I approached a tall metal gate with my sister. She showed her ID to a guard. Dust swirled around us.
“Can my sister come in with me?” she asked him. “Just for 10 minutes?”
I tried to make it easier for him to say yes. “Just for 2 minutes?”
“No. No ID, no entry.”
It was the day before Christmas, and I was at the entrance to Camp Moria on the Greek island Lesvos. Refugees milled around us, wrapped in coats, talking on cell phones.
My sister, working in the camp with her husband, had done the required paper work and could go in and out of the camp when she showed her ID on the lanyard she wore. I waited at the gate while she went in to talk with Butterfly, the Iranian friend she wanted to invite to cook a meal for us.
I stood outside the gate, my eyes taking in everything they could. I squinted as wind swirled the dust around us. A tall chain link fence with razor wire towered above us. I couldn’t be angry at the guard for refusing to let me enter because this place held hundreds of vulnerable people who needed protection, and even though the razor wire looked dehumanizing, it gave a semblance of safety for the ones inside.
I waited and watched. Bright sun. Clouds of dust. Cold air. Umpteen nationalities and ages. Then an African man stepped up to me and asked what I was doing and where I was from.
“I’m from America. I’m waiting on my sister. She works here.”
“Oh! You have come a long way! Why are you here?”
“I came for ten days to be with my sister for Christmas.”
In that moment, I felt the immense weight of injustice fall onto my shoulders. This man had probably risked his life to come here, and I got to jet in and out like any other pleasure-seeking, happy-go-lucky tourist. There was no justice between our stories. The man had every right to scowl at me and resent my privilege.
“Oh! You did a good thing. You must love your sister very much!”
“Yes, I do love her very much.”
I blinked in the sunlight as the man kept smiling, nodding his head and repeating his words. “You did a very good thing.”
His grace and joy crushes me. I don’t know why he was so happy for me. I don’t know why I got to travel in ease and go back to a steady job that automatically deposits money into my bank account.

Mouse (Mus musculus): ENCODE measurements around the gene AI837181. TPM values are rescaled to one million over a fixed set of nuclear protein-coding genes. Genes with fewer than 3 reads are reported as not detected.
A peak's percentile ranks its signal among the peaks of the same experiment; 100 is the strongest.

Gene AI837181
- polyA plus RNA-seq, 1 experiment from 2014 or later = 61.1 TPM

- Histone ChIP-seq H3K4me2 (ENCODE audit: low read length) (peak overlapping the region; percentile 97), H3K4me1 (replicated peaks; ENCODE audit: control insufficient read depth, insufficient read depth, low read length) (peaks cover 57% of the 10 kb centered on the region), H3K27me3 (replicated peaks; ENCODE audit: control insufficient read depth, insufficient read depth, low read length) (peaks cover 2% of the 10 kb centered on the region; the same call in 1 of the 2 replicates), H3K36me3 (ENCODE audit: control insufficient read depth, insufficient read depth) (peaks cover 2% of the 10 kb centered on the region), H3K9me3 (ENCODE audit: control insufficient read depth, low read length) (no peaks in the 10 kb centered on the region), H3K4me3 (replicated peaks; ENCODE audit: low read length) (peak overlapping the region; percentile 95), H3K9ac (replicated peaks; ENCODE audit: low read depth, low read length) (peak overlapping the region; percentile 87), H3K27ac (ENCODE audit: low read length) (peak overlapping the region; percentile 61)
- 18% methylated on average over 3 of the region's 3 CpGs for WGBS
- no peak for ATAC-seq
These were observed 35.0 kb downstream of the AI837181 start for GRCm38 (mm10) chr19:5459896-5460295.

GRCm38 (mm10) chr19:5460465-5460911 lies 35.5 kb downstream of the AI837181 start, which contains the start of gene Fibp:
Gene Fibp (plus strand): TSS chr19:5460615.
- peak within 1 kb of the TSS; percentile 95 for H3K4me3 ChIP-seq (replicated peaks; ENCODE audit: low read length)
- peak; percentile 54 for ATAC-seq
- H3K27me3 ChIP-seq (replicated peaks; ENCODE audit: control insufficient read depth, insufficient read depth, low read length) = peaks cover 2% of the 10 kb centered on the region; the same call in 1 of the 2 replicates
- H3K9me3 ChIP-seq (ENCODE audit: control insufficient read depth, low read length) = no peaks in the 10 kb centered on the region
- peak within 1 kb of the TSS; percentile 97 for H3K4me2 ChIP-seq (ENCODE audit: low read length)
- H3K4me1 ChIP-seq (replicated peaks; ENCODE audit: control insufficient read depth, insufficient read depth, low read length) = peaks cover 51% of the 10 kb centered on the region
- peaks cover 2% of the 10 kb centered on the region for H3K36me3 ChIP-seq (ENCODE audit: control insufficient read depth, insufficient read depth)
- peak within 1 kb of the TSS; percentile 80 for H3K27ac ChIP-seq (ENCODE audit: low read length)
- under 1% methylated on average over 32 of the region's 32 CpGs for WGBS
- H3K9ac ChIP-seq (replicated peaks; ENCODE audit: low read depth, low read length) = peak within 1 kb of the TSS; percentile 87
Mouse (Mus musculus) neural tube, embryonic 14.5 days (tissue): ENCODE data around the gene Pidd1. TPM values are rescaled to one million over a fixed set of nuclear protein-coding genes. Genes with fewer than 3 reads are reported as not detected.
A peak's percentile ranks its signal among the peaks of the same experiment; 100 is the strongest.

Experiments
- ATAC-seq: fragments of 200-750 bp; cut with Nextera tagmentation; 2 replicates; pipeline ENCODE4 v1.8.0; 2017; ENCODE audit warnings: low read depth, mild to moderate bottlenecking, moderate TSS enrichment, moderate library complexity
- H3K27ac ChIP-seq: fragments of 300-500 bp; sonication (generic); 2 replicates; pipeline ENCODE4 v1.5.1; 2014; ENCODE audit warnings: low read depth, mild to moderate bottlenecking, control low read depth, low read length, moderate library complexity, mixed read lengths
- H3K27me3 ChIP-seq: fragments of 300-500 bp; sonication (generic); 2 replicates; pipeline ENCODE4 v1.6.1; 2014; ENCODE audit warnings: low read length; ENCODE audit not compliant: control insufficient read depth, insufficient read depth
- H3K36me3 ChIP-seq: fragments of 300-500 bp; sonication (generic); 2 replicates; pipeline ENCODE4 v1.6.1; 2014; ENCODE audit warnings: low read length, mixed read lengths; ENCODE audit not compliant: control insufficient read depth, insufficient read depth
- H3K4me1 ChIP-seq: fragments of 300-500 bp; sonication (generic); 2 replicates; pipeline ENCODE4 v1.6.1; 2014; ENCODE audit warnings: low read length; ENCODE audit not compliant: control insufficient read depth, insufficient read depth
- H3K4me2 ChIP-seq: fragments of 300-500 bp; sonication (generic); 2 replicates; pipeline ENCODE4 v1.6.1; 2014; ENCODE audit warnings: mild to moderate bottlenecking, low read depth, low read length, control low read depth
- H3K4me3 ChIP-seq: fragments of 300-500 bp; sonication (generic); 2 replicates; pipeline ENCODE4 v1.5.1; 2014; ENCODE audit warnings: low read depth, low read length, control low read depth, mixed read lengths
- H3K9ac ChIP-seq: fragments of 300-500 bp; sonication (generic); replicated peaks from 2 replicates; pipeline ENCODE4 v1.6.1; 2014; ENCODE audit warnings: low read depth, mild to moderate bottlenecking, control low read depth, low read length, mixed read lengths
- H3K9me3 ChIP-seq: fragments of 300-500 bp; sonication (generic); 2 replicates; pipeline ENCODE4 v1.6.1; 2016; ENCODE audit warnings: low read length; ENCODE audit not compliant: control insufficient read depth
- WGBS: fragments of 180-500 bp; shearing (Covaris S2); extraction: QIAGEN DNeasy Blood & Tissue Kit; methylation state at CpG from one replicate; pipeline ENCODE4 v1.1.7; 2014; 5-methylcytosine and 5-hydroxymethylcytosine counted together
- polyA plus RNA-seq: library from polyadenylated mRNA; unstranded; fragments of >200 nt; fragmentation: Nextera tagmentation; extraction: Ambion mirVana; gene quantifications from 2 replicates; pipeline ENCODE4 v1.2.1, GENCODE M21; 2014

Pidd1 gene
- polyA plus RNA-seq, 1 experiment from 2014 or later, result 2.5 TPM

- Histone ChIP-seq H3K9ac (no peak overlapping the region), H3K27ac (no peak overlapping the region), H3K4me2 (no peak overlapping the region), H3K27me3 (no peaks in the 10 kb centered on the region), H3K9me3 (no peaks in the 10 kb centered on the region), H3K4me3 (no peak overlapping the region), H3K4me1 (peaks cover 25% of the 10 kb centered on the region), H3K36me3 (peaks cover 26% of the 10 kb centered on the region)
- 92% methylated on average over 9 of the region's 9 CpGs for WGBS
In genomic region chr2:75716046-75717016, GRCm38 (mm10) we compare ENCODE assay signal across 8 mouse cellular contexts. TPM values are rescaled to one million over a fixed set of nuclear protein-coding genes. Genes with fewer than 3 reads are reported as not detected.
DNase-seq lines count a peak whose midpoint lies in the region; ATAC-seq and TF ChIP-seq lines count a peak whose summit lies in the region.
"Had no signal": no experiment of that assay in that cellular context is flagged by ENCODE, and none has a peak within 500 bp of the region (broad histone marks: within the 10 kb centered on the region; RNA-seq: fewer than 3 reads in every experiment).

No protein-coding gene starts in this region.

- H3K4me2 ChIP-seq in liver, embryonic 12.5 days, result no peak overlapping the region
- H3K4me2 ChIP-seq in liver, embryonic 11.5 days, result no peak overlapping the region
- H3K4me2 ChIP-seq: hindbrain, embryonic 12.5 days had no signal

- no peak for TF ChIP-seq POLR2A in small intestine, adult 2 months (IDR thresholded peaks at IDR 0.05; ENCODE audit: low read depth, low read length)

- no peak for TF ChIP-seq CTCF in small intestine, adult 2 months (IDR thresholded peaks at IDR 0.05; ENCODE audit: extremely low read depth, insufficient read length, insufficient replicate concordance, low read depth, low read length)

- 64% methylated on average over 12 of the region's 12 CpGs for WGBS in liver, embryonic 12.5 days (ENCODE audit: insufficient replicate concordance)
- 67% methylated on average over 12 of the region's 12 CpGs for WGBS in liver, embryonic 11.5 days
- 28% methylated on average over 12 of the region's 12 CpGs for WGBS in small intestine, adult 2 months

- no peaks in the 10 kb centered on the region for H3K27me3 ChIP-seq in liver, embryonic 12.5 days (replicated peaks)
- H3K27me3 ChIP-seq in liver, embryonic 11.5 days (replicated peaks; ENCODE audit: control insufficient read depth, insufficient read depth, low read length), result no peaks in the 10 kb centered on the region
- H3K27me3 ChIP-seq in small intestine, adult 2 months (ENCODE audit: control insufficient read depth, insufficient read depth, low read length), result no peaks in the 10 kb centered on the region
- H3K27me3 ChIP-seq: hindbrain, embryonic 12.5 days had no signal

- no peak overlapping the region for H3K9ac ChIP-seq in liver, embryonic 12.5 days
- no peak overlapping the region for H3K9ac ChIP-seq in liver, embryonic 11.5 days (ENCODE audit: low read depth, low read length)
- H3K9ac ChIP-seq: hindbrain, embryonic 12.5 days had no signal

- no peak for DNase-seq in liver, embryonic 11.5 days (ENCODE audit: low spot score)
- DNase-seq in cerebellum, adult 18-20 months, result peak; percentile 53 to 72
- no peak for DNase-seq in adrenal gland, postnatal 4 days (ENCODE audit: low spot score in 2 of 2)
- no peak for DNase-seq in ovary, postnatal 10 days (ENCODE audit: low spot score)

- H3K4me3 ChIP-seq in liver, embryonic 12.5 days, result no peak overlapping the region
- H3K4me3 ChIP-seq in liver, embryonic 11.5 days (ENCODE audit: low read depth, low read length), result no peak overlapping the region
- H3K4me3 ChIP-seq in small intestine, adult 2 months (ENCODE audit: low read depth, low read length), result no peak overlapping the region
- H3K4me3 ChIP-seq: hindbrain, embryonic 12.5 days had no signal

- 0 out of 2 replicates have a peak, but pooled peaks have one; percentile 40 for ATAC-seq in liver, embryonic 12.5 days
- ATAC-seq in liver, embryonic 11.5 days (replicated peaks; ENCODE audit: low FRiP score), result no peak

There is no justice in this scene.
Several days later, I stood at the same chain-link gate again with my sister, and she asked the guard if I could come in for ten minutes.
“Only for ten minutes.”
So we walked fast.
She took me to the info tent, the hub of activity that EuroRelief organizes. In the portable cabin behind that, sealed off with chain link, I saw stacks of hats, coats, and gloves. I noticed white boards and diagrams and numbers that kept track of spaces and families. It looked like organized mayhem that does its best to give the barest basics to the neediest. I’m so proud of the men and women who pour their souls into this overwhelming, gritty, endless work.
We walked up the hill. Tinny Turkish music blared from a radio. Pieces of clothing stuck into the chain link to dry in the cold sunshine. A few sullen faces glared at each other and us. Are they angry? Let’s get out of here. Past the latrine. Past the fenced-in family compound where a friend stood to guard the door so no unauthorized person would come in. He must have been freezing and bored, but he grinned and waved at us.
Tents lined the gravel path, four or five deep. They were a mass of billowing, flimsy canvas, roped to any available stable surface.
Then the scene that seared itself onto my brain and replays itself endlessly: two hands reach out of a little tent, fumbling to pull in the thin layer of blankets that poke out onto the gravel. Fumble. Pull. Shake. Yank. Get the blankets in and the zipper closed. A pair of sandals lies outside the zipper because someone doesn’t want dirt in their tent. Someone sleeps on a very thin layer of blankets. The padding can’t possibly be warm enough or protect from the gravel underneath.
Ten minutes is up. We walk out of the dusty gate that has razor wire over it.
All good stories have a conclusion but this one doesn’t. Greece broke me in a way that I’ve not recovered from. These scenes are still with me, over 2 years later. They part of the texture of my life of ethnic food, colorful people, and stimulating conversations. Are they also inciting incidents that will usher me to another chapter of service and care?
I don’t know.
I only know that it’s right for me to be thankful. Every night when I lie on my thick mattress and under my feather duvet, I don’t have enough words to say how grateful I am. And when sit in front of a fresh, colorful meal. And when I buzz down the interstate in my car or walk onto a plane.
I know that, after seeing all those flimsy tents and thin blankets, I should never again complain about living in a swampy area that has 6 months of winter. I also know it’s right to use my resources to nurture His kingdom that stretches all over the globe.
But I don’t know what that will look like.
photo credit, a refugee artist in Moria Camp: https://www.facebook.com/riadh04
This post was first written for Daughters of Promise, and was first posted on their beautiful blog.
Camp Moria, about the size of a large Walmart and its parking lot, was built as an army barracks to hold 1,500 people. Right now, about 7,000 people are crammed in it, with more arriving.